Video of the Order of Vespers is here. The sermon begins around the 19:10 mark.
In the Name of the Father and of the Son and of the Holy Spirit. Amen.
Here in Psalm 85 is a lament we know well. It goes like this: look at what God has done, how He has saved us. We have been rescued from sin and death; He has forgiven us. But when will He finish His work? When will we see everything that has been promised? What is God doing now? Why does He wait to put everything right? So the psalmist prays: here’s what God has done: “Yahweh, You were favorable to Your land; You restored the fortunes of Jacob. You forgave the iniquity of Your people; You covered all their sin. You withdrew all Your wrath; You turned from Your hot anger” (85:1-3). The “restored fortunes” are the return of the captives, whether from Egypt or later from Babylon. God has done this. He has kept His Word.
But now, comparing those days to these: “Restore us again, O God of our salvation, and put away Your indignation toward us! Will You be angry with us forever? Will you prolong Your anger to all generations? Will You not revive us again, that Your people may rejoice in You? Show us Your steadfast love, and Your salvation give to us” (85:4-7).
Here is our Lenten lament in full parallel and even in apparent contradiction: God has put away His anger; will He be angry forever? He has restored us; will He restore us? But this is not strange or foreign to us. We can feel it in the very observance of Lent itself. We are not waiting for Jesus to be raised from the dead. Good Friday is not a funeral for Jesus. Jesus is not going to be raised from the dead on April 4, 2021. Jesus already died, and He has already been raised. Our salvation is assured, and He has made us members of His favored and forgiven people.
And yet, here we are, surrounded by sin and death, within us and without. We who have been redeemed wait for redemption. We who have been healed wait for healing. We who have been saved wait for salvation. We who have been forgiven wait for forgiveness. We who have died and been raised with Christ to new life wait for death and resurrection. We very literally live in the full tension of this psalm, caught between death and resurrection; caught between what we hear and what we see. We have heard and we will hear what our God speaks. He speaks shalom, which is translated peace, but it is so much broader than just an absence of conflict. The shalom that God speaks to His people, to those on whom He has poured out His kindness, His pious ones, is a word of making everything whole, good, right, complete. All things will be as God wills them to be. Shalom is healing, peace, wholeness, restoration.
The psalmist’s confidence is in his ears, not in his eyes or his mind. I will hear what Yahweh my God will speak. And that confidence is tied both to what God has done, and what He will do. What He did was lead the people out of Egypt to the land He had promised to give them. He led them out of Babylon and restored them to the land. And it was in the land where the Glory of God’s salvation was revealed, dwelling among His people and near to them. The glory of which the angels sing in Isaiah 6: Holy! Holy! Holy! Is Yahweh of the heavenly armies! The whole earth is full of His glory! That is the same glory of which Isaiah speaks later: The glory of Yahweh is revealed and all flesh together shall see it, because Yahweh has said it (40:5). Those words are tied to what John does as a voice crying in the wilderness, preparing the way for Yahweh Himself to appear among His people. He did appear, as the angels sang to shepherds: “Glory to God in the highest, and peace on earth” (Luke 2:14)!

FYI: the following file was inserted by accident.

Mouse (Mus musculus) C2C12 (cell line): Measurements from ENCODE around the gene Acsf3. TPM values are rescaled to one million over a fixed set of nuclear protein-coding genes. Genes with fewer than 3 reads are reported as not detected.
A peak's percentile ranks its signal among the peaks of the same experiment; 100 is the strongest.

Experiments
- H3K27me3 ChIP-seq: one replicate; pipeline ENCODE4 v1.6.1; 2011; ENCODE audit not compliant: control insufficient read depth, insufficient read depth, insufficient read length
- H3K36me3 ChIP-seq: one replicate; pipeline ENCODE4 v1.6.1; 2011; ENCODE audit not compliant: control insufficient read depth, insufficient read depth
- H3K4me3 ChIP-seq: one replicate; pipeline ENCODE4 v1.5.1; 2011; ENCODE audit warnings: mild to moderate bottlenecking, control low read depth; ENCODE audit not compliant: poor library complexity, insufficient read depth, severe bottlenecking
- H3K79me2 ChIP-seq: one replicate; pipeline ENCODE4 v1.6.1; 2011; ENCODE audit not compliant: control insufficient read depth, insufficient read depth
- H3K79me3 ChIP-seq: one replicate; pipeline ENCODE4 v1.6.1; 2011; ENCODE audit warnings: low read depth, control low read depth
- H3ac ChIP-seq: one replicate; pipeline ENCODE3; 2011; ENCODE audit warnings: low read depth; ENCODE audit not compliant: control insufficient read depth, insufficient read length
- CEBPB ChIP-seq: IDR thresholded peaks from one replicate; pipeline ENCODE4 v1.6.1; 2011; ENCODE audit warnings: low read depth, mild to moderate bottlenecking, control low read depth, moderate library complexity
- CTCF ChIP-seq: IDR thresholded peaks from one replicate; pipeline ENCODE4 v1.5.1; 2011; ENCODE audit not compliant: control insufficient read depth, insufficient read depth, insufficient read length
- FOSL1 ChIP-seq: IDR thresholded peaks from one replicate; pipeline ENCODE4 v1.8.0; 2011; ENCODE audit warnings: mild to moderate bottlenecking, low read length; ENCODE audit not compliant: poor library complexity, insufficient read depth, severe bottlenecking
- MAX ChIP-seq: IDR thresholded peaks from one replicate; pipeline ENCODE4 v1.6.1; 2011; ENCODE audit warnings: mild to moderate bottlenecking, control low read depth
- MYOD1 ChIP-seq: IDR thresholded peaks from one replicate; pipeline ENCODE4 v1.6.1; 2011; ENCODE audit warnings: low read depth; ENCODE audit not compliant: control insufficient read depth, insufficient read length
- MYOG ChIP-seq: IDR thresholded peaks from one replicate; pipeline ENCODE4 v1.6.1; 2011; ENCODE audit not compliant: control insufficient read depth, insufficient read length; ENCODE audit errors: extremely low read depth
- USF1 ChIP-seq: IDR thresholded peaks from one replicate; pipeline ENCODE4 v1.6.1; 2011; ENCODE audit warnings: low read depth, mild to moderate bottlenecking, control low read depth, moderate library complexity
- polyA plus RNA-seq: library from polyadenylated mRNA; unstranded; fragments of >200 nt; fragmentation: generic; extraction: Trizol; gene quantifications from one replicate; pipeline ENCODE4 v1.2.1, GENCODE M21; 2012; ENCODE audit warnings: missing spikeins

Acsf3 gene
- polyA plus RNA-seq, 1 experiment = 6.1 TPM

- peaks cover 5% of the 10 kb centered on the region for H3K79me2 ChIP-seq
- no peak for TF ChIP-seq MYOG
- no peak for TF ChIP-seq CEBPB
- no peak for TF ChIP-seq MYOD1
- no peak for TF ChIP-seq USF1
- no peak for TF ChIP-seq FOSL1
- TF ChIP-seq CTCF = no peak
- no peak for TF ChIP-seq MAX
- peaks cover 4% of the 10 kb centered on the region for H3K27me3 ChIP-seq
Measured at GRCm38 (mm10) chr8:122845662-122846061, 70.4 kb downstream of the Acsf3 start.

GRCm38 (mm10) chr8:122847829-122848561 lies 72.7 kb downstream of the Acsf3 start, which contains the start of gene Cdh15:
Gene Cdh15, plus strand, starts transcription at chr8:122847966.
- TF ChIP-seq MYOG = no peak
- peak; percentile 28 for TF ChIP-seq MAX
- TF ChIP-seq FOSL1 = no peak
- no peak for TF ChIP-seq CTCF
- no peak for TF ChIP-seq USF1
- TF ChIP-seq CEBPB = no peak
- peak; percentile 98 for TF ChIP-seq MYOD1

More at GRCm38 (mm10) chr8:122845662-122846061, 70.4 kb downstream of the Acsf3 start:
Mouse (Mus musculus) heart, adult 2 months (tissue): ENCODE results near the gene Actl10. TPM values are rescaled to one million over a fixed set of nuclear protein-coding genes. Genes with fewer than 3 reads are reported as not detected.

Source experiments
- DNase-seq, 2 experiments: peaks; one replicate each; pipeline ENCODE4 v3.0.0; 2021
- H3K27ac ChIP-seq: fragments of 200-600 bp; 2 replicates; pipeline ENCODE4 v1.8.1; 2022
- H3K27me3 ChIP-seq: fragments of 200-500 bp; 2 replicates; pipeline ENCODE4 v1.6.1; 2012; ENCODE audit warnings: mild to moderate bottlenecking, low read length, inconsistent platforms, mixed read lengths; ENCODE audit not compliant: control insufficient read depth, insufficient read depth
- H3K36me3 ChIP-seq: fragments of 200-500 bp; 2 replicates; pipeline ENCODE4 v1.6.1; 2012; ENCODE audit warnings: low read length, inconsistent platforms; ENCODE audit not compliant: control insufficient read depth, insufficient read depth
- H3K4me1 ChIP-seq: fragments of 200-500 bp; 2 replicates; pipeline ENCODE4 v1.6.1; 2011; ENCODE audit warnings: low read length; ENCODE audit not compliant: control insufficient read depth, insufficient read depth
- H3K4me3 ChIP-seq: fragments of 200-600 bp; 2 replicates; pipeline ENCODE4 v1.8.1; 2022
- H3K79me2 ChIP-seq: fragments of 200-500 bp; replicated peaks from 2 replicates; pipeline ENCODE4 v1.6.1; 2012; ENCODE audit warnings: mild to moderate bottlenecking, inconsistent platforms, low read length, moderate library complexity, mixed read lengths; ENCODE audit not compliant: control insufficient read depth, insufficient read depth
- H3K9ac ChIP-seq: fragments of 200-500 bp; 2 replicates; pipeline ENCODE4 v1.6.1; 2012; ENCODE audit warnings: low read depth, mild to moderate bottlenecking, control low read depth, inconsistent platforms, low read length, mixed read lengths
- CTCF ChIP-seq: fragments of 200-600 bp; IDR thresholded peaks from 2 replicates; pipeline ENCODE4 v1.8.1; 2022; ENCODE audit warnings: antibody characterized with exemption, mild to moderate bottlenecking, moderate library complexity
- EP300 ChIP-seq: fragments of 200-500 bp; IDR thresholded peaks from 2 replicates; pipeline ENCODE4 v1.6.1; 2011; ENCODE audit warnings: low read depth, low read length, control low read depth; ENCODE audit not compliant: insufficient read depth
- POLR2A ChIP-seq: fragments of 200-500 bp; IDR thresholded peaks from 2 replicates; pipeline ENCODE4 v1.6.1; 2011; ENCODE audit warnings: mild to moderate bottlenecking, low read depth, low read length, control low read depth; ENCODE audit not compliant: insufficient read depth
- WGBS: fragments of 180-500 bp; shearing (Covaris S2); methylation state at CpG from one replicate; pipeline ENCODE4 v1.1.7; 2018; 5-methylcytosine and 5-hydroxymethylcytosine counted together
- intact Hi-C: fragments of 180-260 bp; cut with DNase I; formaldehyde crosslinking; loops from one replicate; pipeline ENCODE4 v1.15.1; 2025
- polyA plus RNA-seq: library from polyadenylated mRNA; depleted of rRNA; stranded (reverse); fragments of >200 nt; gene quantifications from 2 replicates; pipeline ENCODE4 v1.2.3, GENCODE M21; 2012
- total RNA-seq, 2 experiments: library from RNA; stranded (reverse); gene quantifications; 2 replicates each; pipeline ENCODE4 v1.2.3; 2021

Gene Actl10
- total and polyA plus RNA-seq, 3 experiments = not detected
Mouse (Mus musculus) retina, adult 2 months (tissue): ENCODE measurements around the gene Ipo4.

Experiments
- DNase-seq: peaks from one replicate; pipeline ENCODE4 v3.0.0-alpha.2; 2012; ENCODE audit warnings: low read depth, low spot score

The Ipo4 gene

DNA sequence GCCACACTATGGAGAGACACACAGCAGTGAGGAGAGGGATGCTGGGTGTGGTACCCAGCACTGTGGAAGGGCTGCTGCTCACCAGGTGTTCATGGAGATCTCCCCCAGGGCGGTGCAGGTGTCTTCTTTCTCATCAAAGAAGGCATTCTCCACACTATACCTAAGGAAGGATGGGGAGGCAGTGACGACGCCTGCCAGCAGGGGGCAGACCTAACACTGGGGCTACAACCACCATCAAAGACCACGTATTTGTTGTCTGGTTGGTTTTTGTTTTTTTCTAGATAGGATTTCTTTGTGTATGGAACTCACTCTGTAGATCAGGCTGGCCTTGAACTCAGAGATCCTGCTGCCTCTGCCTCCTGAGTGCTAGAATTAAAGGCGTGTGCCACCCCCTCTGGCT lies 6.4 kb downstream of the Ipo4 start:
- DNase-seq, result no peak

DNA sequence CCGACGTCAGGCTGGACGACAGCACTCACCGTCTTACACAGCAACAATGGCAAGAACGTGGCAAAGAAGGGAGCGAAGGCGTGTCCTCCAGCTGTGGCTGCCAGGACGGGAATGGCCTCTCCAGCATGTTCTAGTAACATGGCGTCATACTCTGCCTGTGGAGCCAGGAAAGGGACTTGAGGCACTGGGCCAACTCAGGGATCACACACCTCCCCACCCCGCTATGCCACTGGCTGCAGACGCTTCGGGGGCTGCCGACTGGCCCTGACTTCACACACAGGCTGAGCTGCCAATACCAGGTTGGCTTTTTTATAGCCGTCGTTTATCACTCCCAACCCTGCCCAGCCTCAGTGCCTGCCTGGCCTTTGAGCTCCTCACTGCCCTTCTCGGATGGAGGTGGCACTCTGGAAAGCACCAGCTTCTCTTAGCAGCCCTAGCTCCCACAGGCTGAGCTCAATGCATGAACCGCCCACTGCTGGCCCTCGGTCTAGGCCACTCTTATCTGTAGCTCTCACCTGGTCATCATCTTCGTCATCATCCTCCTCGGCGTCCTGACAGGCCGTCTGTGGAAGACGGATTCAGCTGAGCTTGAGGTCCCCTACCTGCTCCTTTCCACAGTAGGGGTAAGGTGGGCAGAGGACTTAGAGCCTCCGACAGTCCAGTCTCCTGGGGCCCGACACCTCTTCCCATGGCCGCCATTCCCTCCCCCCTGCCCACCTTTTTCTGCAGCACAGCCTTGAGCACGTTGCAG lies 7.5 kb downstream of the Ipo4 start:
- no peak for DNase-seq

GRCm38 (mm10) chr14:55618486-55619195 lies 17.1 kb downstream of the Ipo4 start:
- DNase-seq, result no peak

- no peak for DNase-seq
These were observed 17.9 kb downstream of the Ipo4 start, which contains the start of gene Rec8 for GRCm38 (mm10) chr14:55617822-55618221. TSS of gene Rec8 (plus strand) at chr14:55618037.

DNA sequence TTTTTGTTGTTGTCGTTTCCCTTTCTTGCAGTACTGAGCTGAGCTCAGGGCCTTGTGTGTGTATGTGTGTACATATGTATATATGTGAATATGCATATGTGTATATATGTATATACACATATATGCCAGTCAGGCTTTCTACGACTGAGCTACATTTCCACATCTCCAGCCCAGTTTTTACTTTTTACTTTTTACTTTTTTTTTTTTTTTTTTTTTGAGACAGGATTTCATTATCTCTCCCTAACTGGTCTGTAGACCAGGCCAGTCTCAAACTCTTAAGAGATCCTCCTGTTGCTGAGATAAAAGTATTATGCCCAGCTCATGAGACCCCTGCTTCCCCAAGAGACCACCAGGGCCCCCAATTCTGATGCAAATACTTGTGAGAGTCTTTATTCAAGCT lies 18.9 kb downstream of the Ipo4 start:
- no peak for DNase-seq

Even at that time, the glory of Yahweh didn’t appear as people expected, either. The glory of Yahweh was wrapped up in a single Man, who was crucified, and then raised from the dead. Raised up on the cross, the glory of God was revealed for all flesh to see. Thus has Yahweh spoken. And it is through that one Man, crucified, raised, and now glorified that His salvation is still near to us. And it is through Him that the tension in which we are caught will be resolved. It is in Him that Lent will finally give way to resurrection. The God who forgave and who took away all His wrath, who covered all our sin with His mercy in Jesus is the God who will restore us again, who will not leave us here forever, who will show us His enduring and everlasting love and give us His eternal salvation.
That Day is what the psalmist sees in the final verses: heaven and earth joined together, steadfast love and faithfulness met, righteousness and peace kissed; faithfulness from below and righteousness from above; no longer will there appear to be any contradiction between what we see and what we hear, what we feel and what is promised. What we hear now, what our God speaks to us, is what we will have in its fullness on that day. Yes, Yahweh will give the Good, and our earth will give its produce, as in Eden. Where God has walked the way prepared in righteousness is where we go, as He guides our feet into the way of peace; as Zechariah prophesied of his son John, his preparation of God’s ways is to give knowledge of salvation to His people in the forgiveness of their sins.
In Jesus and Jesus only will our Lenten lament be resolved, the now giving way to the not yet, and heaven and earth brought together as the New Jerusalem descends from heaven, the dead are raised, and we dwell on that new earth under that new heavens, where righteousness and peace kiss each other and we celebrate the wedding feast of the Lamb, which has no end.
In the Name of the Father and of the Son and of the Holy Spirit. Amen. “And the peace of God, which surpasses all understanding, will guard your hearts and your minds in Christ Jesus” (Philippians 4:7, ESV). Amen.
– Pr. Timothy Winterstein, 3/3/21